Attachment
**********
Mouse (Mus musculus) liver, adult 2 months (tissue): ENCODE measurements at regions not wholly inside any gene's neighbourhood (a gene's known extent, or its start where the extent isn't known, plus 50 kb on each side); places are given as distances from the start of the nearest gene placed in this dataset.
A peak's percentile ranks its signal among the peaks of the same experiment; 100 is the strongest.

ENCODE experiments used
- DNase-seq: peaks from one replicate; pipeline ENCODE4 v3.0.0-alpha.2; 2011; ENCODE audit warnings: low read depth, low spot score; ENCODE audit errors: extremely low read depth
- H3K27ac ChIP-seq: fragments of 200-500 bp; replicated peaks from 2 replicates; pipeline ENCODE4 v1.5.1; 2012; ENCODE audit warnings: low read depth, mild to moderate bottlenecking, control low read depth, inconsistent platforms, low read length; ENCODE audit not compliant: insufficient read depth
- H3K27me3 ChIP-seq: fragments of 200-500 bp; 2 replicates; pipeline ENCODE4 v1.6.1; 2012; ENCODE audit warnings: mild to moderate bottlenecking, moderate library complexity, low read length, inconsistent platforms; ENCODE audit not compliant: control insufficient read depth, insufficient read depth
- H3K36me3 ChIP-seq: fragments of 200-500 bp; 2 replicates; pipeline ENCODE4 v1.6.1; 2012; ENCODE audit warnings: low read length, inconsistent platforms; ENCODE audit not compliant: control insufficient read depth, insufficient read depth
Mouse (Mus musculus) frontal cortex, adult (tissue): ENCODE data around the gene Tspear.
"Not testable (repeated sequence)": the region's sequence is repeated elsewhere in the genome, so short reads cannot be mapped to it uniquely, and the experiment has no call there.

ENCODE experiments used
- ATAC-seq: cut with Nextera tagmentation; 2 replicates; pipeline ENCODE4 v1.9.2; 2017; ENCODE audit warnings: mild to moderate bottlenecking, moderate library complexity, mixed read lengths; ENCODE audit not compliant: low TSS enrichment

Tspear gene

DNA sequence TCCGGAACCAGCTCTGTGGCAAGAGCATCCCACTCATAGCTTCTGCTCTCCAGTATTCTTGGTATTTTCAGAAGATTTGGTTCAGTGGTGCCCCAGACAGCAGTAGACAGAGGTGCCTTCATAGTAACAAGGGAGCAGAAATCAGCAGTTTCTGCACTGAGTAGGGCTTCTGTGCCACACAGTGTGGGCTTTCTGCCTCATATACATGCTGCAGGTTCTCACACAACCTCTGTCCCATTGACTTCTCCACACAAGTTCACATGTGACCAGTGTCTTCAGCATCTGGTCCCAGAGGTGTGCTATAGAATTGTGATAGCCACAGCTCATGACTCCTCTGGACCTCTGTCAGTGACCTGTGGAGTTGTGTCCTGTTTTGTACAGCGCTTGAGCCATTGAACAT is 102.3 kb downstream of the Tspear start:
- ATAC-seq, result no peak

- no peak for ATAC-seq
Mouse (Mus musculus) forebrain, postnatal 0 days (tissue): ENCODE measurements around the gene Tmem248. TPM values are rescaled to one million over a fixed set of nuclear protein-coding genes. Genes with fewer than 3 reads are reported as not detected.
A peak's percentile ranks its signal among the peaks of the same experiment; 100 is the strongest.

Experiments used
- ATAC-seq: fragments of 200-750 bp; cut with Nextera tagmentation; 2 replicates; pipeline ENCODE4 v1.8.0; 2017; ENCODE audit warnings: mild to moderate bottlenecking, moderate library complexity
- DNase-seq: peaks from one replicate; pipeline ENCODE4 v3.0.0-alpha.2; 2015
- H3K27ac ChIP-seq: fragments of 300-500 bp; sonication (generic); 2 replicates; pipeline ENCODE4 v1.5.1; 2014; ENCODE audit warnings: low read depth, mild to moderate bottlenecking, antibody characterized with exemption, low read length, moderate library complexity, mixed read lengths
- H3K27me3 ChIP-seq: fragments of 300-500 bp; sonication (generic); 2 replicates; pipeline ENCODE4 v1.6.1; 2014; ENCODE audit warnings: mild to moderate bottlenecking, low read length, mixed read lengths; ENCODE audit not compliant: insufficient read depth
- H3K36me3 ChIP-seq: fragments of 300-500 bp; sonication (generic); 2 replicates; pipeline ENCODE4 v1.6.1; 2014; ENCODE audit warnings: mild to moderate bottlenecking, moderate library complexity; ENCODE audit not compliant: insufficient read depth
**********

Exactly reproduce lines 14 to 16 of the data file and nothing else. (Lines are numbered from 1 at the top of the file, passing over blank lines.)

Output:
- ATAC-seq, result no peak

- no peak for ATAC-seq
Mouse (Mus musculus) forebrain, postnatal 0 days (tissue): ENCODE measurements around the gene Tmem248. TPM values are rescaled to one million over a fixed set of nuclear protein-coding genes. Genes with fewer than 3 reads are reported as not detected.